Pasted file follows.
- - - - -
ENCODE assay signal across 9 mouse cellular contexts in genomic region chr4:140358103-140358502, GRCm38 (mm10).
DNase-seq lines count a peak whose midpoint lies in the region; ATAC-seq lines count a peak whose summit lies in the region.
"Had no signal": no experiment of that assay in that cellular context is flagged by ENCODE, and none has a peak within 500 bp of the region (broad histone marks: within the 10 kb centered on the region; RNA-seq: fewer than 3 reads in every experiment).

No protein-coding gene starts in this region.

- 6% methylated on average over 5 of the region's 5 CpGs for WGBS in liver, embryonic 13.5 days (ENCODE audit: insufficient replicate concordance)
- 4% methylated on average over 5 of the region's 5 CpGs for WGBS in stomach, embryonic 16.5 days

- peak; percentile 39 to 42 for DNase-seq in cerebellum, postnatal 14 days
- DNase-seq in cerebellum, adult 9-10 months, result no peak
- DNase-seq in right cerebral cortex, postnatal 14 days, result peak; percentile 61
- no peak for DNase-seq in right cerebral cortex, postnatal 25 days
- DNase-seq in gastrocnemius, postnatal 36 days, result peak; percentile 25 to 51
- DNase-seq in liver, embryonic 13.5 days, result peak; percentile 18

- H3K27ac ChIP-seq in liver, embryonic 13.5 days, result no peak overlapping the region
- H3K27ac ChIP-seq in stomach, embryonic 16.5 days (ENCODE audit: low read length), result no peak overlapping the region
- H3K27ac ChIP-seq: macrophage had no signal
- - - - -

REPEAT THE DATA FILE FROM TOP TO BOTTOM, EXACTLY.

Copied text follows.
ENCODE assay signal across 9 mouse cellular contexts in genomic region chr4:140358103-140358502, GRCm38 (mm10).
DNase-seq lines count a peak whose midpoint lies in the region; ATAC-seq lines count a peak whose summit lies in the region.
"Had no signal": no experiment of that assay in that cellular context is flagged by ENCODE, and none has a peak within 500 bp of the region (broad histone marks: within the 10 kb centered on the region; RNA-seq: fewer than 3 reads in every experiment).

No protein-coding gene starts in this region.

- 6% methylated on average over 5 of the region's 5 CpGs for WGBS in liver, embryonic 13.5 days (ENCODE audit: insufficient replicate concordance)
- 4% methylated on average over 5 of the region's 5 CpGs for WGBS in stomach, embryonic 16.5 days

- peak; percentile 39 to 42 for DNase-seq in cerebellum, postnatal 14 days
- DNase-seq in cerebellum, adult 9-10 months, result no peak
- DNase-seq in right cerebral cortex, postnatal 14 days, result peak; percentile 61
- no peak for DNase-seq in right cerebral cortex, postnatal 25 days
- DNase-seq in gastrocnemius, postnatal 36 days, result peak; percentile 25 to 51
- DNase-seq in liver, embryonic 13.5 days, result peak; percentile 18

- H3K27ac ChIP-seq in liver, embryonic 13.5 days, result no peak overlapping the region
- H3K27ac ChIP-seq in stomach, embryonic 16.5 days (ENCODE audit: low read length), result no peak overlapping the region
- H3K27ac ChIP-seq: macrophage had no signal